What is the IPCC and why is it important?
The Intergovernmental Panel on Climate Change (IPCC) is the leading international body for the assessment of climate change. It was established by the United Nations Environment Programme (UNEP)  and the World Meteorological Organization (WMO) in 1988 to provide the world with a clear scientific review of the current state of knowledge on climate change.
Thousands of scientists from all over the world volunteer and are selected to review and assess the latest relevant scientific, technical and socio-economic data to understand climate change, its potential impacts, and options for adaptation and mitigation. The IPCC aims to reflect a range of views and expertise in order to publish comprehensive and objective assessments.
The IPCC does not conduct independent research, rather it convenes climate experts from around the world every five to seven years to synthesize the latest climate research findings in peer-reviewed and published scientific/technical literature. The IPCC issued comprehensive assessments in 1990, 1995, 2001, and 2007.
IPCC reports are never policy prescriptive but the conclusions are relevant to nations, states, and businesses interested in enacting policies to limit future warming and reduce the costs of climate change.
What is the Fifth Assessment report?
The Fifth Assessment Report (AR5) is the latest in a series of reports from the IPCC assessing scientific, technical, and socio-economic information regarding climate change. It will be released in three installments over the course of 2013 and 2014, and an additional synthesis report will be published in October 2014.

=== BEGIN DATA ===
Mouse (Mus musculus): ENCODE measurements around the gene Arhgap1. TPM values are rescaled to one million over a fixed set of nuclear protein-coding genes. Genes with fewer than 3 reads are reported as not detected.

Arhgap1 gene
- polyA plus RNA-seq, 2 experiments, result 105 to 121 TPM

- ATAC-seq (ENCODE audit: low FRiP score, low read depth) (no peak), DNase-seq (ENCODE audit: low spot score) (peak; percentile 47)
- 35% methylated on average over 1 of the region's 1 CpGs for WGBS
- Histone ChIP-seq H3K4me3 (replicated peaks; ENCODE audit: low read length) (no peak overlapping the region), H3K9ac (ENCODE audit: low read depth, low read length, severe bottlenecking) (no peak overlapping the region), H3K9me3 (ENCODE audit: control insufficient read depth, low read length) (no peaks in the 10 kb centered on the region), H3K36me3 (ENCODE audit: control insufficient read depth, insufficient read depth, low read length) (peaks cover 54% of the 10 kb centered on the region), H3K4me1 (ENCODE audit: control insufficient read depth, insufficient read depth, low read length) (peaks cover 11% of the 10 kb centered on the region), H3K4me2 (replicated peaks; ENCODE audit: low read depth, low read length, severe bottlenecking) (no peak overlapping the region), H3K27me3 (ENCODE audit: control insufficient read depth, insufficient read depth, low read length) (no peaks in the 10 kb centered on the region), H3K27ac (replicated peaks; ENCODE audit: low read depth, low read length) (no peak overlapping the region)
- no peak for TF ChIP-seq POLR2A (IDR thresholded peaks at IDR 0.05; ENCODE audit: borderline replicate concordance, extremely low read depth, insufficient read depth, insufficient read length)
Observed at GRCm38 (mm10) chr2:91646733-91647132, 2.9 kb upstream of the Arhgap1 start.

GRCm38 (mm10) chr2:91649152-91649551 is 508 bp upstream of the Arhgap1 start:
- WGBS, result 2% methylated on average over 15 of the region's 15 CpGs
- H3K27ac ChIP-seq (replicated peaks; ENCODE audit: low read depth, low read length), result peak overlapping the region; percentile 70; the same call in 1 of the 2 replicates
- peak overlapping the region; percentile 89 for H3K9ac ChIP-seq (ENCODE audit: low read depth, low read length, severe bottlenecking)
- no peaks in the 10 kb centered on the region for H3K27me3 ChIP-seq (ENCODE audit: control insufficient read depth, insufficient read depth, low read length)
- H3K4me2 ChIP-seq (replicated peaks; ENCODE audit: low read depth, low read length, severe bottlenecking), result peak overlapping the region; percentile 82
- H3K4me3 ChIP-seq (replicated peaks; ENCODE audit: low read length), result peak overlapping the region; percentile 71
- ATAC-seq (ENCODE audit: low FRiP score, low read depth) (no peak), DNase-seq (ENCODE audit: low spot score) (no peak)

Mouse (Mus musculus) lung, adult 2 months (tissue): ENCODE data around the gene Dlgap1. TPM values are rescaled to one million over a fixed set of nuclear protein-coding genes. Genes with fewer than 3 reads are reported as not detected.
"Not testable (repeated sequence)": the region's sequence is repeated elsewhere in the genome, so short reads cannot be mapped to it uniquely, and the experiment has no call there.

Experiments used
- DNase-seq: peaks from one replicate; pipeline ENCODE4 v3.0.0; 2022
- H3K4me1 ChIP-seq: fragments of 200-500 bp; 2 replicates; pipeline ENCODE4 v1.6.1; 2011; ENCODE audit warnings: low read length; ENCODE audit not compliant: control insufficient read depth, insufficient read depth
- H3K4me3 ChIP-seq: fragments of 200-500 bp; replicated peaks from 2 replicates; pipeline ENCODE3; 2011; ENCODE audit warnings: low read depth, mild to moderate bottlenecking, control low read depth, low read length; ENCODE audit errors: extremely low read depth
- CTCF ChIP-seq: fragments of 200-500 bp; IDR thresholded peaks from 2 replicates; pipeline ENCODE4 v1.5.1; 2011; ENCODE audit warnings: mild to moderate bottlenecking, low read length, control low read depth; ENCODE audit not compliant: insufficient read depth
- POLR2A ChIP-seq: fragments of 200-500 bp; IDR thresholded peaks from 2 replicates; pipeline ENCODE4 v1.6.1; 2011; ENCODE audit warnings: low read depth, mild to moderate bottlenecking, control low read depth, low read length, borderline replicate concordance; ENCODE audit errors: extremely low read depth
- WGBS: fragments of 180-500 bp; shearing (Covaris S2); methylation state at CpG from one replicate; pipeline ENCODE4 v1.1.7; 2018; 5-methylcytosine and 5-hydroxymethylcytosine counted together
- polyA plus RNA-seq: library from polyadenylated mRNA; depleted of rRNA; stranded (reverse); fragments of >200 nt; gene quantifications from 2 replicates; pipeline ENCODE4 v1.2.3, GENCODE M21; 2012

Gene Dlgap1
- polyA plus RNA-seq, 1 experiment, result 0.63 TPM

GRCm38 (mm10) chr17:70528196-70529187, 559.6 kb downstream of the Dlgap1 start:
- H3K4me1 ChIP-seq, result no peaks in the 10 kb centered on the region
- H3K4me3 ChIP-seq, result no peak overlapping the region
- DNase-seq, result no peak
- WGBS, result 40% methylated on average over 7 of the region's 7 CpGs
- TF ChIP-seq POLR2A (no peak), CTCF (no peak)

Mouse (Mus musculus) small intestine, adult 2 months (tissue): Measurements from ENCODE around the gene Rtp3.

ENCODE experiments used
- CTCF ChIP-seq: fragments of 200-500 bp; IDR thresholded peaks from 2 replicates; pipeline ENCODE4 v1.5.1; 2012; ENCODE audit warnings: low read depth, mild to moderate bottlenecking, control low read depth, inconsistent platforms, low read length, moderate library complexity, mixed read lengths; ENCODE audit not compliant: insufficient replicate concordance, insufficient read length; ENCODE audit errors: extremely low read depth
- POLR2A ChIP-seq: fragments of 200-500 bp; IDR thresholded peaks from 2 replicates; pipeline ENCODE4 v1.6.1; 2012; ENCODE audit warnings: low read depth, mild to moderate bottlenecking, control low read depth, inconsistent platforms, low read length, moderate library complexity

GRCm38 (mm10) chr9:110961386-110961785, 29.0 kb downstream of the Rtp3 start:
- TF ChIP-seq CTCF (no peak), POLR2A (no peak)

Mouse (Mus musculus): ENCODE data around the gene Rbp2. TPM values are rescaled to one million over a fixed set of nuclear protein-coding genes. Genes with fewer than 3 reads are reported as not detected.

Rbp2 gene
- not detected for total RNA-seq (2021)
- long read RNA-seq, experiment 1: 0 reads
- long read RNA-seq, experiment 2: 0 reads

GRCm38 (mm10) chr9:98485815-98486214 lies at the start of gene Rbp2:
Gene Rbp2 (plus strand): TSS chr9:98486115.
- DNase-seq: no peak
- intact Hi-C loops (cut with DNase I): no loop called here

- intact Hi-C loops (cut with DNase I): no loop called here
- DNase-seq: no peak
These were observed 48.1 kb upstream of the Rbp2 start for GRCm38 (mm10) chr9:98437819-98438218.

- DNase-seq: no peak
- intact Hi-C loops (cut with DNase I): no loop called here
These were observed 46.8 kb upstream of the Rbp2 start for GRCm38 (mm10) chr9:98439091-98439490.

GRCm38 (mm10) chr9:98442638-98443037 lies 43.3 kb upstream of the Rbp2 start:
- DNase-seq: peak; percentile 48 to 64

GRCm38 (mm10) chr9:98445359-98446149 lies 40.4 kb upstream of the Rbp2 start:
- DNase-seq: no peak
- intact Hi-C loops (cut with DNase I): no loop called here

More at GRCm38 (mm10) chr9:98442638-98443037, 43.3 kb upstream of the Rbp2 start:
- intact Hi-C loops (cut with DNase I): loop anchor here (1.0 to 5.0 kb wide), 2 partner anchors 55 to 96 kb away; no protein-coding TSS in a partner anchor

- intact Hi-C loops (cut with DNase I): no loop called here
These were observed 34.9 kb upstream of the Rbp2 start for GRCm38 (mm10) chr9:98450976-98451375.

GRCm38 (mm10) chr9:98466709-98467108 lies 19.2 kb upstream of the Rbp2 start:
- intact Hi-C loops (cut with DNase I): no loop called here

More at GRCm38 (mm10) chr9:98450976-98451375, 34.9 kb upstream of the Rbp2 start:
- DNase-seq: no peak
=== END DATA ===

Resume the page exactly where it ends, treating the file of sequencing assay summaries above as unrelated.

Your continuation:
More than 830 scientists are involved in writing the reports and hundreds more will review and edit the draft reports.
AR5 will comprise three sections, or working groups:
The syntheses report is scheduled to be released Oct. 31, 2014
What are the key points in the IPCC Working Group 1 Summary for Policymakers?
The Summary for Policymakers (SPM) includes the key conclusions from the longer report in a format suitable for a broader audience. The SPM will include observations of changes in the atmosphere, ocean, and cryosphere, including changes in sea level. It will also discuss our confidence in attributing climate change to human activities. The SPM will also include projections of global and regional climate change for the 21st century, including projected changes in the water cycle, extreme weather, sea level, sea ice, and the carbon cycle.
It answers such questions as:
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